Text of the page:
Retirement toasts

Retirement toasts should be short and sincere. A brief but sincere statement on just one or two lines will go over better than a long speech or an attempt to be funny.

This is an important occasion for the person you are honoring. As the person giving the toast, you have an opportunity to set a tone of respect for the years of service given the company or organization. If you follow these hints, you will do well.

  1. Be sure you have everyone's attention. It is usual to stand, pick up your glass and tap on a water glass or plate to gain everyone's attention while saying, "May I have your attention please."
  2. When you have everyone's attention, you raise your glass and look at the guest of honor.
  3. Then you say your toast, raise your glass up an inch or two and take a sip....all while looking at the guest of honor.

As the person chosen to give the Retirement toast, you have a very special task. You are giving 'official recognition' to a person who has put years of energy into a job, a person who has given daily labor to the company or organization. You are paying tribute to that work and the one who did it.

This is NOT the time to act the clown or aim for a laugh. This is a time to honor the person who is leaving a job that has taken up much of his or her life energies.

When thinking about what to say in your toast, ask yourself what is it you can honor about this co-worker?

Will the person be missed? If so, why not raise your glass and say, "Bill, you will be missed."

Has the person made significant contributions to the company? If so, honor that. "Patricia, you have been a great asset to this company. We want to wish you well"

Has the person been unremarkable but faithful worker who has showed up for years? Make that the focus of yourtoast. "Andy, you have been faithful to this organization. May your find much meaning and happiness in this next phaseof your life."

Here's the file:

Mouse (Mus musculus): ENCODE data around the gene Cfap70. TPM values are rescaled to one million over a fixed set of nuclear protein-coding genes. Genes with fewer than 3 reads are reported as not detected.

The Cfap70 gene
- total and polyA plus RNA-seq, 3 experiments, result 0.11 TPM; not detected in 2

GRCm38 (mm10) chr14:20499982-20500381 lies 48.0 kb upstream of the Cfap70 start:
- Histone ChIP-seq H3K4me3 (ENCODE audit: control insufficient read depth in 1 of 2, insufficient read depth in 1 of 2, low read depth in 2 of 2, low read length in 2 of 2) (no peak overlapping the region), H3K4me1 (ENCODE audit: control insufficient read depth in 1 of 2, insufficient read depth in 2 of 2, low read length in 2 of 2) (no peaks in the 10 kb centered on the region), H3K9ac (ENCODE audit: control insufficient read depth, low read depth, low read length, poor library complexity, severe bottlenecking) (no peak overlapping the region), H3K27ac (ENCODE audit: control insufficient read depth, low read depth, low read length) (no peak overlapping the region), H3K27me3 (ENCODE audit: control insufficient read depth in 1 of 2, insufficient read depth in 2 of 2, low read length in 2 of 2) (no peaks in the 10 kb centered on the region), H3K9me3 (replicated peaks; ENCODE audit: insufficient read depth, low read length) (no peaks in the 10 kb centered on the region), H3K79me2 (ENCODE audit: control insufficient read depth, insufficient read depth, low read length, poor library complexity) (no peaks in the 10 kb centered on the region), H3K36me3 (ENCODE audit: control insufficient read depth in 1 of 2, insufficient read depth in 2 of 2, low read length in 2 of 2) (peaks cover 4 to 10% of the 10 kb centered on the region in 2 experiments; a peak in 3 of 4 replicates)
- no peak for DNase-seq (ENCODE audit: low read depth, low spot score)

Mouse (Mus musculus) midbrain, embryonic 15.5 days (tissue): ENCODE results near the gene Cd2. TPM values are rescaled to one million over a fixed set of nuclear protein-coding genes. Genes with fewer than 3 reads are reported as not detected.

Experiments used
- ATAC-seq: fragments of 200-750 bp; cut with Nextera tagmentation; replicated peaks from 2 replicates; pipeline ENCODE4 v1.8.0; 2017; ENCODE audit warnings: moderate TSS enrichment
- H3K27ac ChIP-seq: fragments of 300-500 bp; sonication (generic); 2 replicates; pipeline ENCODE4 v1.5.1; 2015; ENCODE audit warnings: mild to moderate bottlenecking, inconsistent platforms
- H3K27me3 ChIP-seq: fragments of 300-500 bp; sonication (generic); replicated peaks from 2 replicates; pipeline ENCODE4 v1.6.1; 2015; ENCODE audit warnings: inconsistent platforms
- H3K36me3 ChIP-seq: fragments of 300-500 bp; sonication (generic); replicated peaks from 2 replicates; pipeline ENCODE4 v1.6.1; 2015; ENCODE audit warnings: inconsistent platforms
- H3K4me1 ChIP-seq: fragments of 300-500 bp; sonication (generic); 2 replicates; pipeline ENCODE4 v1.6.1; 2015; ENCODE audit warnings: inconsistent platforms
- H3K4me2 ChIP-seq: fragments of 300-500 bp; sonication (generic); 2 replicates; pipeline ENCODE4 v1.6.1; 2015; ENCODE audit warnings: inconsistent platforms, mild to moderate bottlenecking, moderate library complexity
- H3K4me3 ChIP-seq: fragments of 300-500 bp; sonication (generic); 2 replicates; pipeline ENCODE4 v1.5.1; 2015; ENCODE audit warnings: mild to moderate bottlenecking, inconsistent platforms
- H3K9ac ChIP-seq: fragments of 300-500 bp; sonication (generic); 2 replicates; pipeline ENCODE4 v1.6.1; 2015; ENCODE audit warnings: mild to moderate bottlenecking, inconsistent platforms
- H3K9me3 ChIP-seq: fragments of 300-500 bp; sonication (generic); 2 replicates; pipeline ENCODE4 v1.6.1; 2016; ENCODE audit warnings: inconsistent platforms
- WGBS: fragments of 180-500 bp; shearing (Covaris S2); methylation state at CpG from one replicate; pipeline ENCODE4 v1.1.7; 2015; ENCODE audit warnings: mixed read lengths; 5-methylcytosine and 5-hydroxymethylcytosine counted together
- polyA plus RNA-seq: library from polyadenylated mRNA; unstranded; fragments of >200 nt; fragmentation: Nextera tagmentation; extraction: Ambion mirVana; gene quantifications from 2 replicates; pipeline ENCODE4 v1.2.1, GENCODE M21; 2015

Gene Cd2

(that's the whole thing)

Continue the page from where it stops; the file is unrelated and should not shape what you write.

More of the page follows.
Maybe the person has not been a happy worker. He or she has chaffed at the bit for years. Do not gloss over thosedifficulties. make them part of your honorific words. "Ann, retirement offers the time and opportunity to explorenew directions. May you find a special retirement niche where you will feel happy and renewed each day."

Here are some Retirement toasts that may offer you a way of composing your own.

  • Be sure to use the person's name in the toast. Use the name or nickname they preferred. Of course if the person was well above you in the hierarchy, then you do need to be more formal in addressing them. Mr. Andrews or Mrs, King will do fine when toasting someone who was your boss.
  • Second, you want to offer a good wish that 'plugs into' some characteristic of the person's work life. Remember that your toast is honoring years of showing up and using energy doing a job in the organization. It is giving recognition to the effort, the time, the showing up for work.
  • Know that it is your honor to give honor to the retiree. And remember that when it is your time to leave thecompany, you will want someone to give a short but honorific toast to you.

If you need more inspiration as you try to figure out what you might say, you may find it helpful to read Retirement Toasts - Quotations